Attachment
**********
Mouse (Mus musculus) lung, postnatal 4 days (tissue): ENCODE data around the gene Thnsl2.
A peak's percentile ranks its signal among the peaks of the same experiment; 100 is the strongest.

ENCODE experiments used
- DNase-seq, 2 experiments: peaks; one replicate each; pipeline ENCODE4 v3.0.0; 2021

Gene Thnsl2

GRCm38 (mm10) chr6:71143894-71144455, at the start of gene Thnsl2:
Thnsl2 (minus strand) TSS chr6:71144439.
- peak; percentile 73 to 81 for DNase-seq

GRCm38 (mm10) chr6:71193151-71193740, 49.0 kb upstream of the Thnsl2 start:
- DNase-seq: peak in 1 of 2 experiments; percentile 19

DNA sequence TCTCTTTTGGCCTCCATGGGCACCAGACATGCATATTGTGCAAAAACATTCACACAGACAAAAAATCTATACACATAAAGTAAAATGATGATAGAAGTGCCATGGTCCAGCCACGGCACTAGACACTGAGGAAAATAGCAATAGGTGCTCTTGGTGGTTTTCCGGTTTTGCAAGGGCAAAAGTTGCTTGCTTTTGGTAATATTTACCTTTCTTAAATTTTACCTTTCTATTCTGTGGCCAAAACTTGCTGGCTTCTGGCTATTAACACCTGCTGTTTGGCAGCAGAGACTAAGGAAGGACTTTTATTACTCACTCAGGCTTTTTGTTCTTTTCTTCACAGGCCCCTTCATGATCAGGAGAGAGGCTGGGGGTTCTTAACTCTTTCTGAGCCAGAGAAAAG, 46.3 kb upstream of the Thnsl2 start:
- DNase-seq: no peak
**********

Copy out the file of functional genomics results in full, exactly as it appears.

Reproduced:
Mouse (Mus musculus) lung, postnatal 4 days (tissue): ENCODE data around the gene Thnsl2.
A peak's percentile ranks its signal among the peaks of the same experiment; 100 is the strongest.

ENCODE experiments used
- DNase-seq, 2 experiments: peaks; one replicate each; pipeline ENCODE4 v3.0.0; 2021

Gene Thnsl2

GRCm38 (mm10) chr6:71143894-71144455, at the start of gene Thnsl2:
Thnsl2 (minus strand) TSS chr6:71144439.
- peak; percentile 73 to 81 for DNase-seq

GRCm38 (mm10) chr6:71193151-71193740, 49.0 kb upstream of the Thnsl2 start:
- DNase-seq: peak in 1 of 2 experiments; percentile 19

DNA sequence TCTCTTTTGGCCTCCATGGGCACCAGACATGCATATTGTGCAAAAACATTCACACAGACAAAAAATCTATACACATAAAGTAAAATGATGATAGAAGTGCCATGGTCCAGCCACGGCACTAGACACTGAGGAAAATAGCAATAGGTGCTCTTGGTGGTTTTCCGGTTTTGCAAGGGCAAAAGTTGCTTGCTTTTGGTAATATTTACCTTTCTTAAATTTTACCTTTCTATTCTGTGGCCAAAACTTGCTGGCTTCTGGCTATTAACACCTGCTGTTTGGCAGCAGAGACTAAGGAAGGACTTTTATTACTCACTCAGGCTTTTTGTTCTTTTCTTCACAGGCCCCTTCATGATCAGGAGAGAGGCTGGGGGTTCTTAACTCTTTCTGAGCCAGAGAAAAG, 46.3 kb upstream of the Thnsl2 start:
- DNase-seq: no peak